• Joel Dwek

MONTENEGRO: Eh Kad Bi Ti - Šako Polumenta

Enjoyable pop with some interesting flourishes, yet Polumenta's music does not stand out from the crowd

The European region of the Balkans has a truly fascinating history and an extremely rich musical heritage. Whether it’s the brass band music popularised by many Romani performers from across the region, or the more Middle-Eastern inspired styles of folk, I find the music of the region to be endlessly rich. Montenegrin Bosniak singer Šako Polumenta, while not one of my favourites from the region, does still manage to entertain with his brand of folk-pop, though the album does have flaws. Popular in Montenegro and Serbia, though he has a following across all the former Yugoslavian republics, he has forged a successful career over the past 30 years, despite a scandal involving his alleged relationship with a 16-year-old girl which almost ended his career. Having recently discussed the nature of separating the art from the artist so recently in my Jukka Tolonen review (albeit for very different reasons), I’ll refrain from going into that topic too much, though I will say that whatever the truth of the matter, which we only found out after listening to this album and scheduling it for review, does not impact my view on what is a pretty decent album. For now, anyway.

“Polumenta is at his best when combining those inimitable sounds of his region with the pop music he so clearly loves.”

The unpleasantness in his personal life aside, his 2002 album Eh Kad Bi Ti has a certain charm to it, and it’s definitely easy on the ears. Polumenta has a good voice, smooth and powerful if perhaps lacking in character, and the instrumentation is a nice mix of pop and the folk traditions of Montenegro and the wider Balkans. I feel that there is a certain ‘Eurovision’ quality to the music, by which I mean it is Euro-pop with a touch of national characteristic overlain on top of what is essentially an extremely generic synth pop base, and that does turn me off slightly, but I recognise that is an issue of personal taste. However, it is a clear product of its time, sounding firmly like a lot of European pop from the turn of the millennium. It does fall slightly flat on occasion, with a song like Vino I Ljubav sounding messy with its almost bagpipe-like synths, but more often than not, it’s good fun, with the title track being a stand out. It has an inviting rhythm reminiscent of Turkish or Arabic music, and strings that evoke that region as well, yet still retaining a pop core. Another good song on the album is E Sto Nisam Sunce, which features a saxophone intro that evokes Balkan brass band music. Polumenta is at his best when combining those inimitable sounds of his region with the pop music he so clearly loves.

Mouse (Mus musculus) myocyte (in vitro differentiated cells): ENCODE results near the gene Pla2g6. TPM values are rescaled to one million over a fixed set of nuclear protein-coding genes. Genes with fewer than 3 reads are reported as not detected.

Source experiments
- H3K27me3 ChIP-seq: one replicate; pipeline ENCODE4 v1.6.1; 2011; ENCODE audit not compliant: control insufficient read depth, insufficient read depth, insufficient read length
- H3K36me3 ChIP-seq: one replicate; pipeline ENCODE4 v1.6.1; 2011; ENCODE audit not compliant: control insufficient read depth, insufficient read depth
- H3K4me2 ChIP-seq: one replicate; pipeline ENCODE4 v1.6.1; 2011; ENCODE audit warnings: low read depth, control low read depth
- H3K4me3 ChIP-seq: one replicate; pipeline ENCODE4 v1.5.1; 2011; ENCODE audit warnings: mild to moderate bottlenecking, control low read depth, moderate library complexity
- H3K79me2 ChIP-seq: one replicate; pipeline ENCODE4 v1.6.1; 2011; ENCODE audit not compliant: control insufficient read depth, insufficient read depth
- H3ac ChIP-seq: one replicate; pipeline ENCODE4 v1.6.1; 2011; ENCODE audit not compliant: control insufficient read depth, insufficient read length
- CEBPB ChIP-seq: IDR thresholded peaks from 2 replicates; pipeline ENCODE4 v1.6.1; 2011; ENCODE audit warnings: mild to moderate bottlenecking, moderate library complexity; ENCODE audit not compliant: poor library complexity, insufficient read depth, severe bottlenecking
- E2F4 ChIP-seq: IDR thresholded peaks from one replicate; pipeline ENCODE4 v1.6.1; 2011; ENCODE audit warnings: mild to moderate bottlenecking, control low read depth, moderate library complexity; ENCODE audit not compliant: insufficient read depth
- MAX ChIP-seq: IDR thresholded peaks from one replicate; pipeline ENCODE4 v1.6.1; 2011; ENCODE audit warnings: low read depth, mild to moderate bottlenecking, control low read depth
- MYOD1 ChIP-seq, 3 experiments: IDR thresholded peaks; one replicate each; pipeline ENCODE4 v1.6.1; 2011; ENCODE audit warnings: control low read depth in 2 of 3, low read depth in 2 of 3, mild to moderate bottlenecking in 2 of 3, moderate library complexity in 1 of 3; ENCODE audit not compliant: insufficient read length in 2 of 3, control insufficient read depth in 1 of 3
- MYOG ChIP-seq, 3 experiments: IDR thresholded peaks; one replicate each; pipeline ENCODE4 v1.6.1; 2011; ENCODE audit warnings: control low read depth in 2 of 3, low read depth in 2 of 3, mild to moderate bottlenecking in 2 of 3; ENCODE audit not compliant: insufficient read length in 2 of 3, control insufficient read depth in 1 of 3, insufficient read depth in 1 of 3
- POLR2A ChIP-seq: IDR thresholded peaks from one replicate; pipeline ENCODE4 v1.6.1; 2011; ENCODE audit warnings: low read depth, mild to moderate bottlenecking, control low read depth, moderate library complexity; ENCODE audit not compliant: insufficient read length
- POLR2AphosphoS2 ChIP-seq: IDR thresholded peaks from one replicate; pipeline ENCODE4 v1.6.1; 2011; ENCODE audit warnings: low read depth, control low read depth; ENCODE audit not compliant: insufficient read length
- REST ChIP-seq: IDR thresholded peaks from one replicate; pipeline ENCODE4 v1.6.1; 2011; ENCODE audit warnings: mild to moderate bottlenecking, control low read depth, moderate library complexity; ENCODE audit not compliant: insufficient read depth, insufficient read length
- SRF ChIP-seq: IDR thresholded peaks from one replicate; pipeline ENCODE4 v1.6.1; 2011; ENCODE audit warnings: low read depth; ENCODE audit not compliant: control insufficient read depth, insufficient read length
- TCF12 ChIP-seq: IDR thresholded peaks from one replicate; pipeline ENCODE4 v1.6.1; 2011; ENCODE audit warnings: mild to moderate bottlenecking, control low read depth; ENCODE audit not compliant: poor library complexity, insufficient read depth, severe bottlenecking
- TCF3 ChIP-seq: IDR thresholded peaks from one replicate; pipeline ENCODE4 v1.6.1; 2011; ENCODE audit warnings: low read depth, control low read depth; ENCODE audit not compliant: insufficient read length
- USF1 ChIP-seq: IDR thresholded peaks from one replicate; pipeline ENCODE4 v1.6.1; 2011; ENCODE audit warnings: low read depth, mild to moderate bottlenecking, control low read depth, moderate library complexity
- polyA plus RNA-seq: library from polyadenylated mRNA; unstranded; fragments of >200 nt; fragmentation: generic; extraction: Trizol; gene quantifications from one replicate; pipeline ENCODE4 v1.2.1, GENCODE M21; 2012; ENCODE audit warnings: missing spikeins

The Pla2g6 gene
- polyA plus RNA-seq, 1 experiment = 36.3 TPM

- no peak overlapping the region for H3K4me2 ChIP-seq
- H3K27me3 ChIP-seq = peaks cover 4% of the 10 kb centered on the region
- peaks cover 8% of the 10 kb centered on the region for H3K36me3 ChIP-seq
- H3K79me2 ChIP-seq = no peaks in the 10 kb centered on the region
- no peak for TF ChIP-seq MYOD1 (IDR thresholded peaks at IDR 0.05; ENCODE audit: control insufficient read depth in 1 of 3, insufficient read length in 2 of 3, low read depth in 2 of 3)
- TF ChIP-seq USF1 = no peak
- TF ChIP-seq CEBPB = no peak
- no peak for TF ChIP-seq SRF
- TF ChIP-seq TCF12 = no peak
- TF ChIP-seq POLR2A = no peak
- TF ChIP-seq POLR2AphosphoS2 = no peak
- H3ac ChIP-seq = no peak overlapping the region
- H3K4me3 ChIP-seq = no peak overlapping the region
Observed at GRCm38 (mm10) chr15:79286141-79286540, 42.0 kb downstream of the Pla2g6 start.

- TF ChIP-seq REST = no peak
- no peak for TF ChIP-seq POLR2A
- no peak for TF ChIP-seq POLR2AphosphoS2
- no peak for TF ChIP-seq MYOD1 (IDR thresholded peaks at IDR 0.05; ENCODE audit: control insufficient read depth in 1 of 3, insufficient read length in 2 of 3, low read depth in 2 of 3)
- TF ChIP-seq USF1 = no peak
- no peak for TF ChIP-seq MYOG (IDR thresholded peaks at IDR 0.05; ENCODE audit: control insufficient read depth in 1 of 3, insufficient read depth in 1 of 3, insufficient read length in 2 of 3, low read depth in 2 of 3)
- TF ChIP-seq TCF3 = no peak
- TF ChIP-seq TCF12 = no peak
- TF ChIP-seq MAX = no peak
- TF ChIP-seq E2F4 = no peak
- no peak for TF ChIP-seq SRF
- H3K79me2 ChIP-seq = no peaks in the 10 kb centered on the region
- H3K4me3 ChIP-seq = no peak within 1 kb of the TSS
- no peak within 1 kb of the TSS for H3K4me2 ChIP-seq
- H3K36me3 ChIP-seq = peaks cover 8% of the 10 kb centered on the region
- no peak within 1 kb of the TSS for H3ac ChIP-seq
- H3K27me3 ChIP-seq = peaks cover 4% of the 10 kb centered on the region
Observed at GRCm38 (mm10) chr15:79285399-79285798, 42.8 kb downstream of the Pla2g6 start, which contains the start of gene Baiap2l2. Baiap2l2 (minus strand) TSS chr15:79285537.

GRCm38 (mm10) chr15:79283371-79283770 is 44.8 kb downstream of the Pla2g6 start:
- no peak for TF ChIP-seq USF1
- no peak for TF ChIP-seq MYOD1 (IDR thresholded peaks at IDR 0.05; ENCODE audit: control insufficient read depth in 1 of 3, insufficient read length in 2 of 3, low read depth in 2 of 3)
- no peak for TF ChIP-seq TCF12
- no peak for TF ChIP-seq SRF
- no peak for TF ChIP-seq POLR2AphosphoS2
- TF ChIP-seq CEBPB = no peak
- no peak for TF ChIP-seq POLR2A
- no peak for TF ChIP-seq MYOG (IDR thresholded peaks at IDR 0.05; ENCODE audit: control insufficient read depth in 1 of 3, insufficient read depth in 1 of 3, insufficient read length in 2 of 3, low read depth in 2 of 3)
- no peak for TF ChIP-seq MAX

While it does not blow me away, Eh Kad Bi Ti is still an enjoyable album, if not an amazing one. It is largely forgettable, with the exception of the title song which does have a memorable hook to it. Perhaps in a region which has so many world-beating acts who have achieved global success with their reinterpretations of traditional styles, Polumenta seems to have not been able to do the same, and I would not put him in the same category of musicians as I would Boris Kovac, Fanfare Ciocarlia, or Ferus Mustafov. Though they all, to one extent or another, implement fusion music, they have all managed to do it in a more organic and effective way, whether it’s Mustafov’s effortless pioneering of the saxophone into truba music, Kovac’s ability to bring klezmer, truba, and much more into jazz, or Fanfare Ciocarlia’s ability to cover Western songs in their own frenetic way. Polumenta seems stuck in the typical mode of taking somewhat generic pop and imposing folk sounds on top. That said, for what it is, it’s certainly fun and enjoyable. While it may not stand up to scrutiny on an active listen, as a passive listen it’s a good time. If Balkan pop is your thing, it’s probably worth your time, but if you need an introduction to this side of world music, perhaps start with those other artists first, and then decide if you want to dip your toes into the music of Šako Polumenta.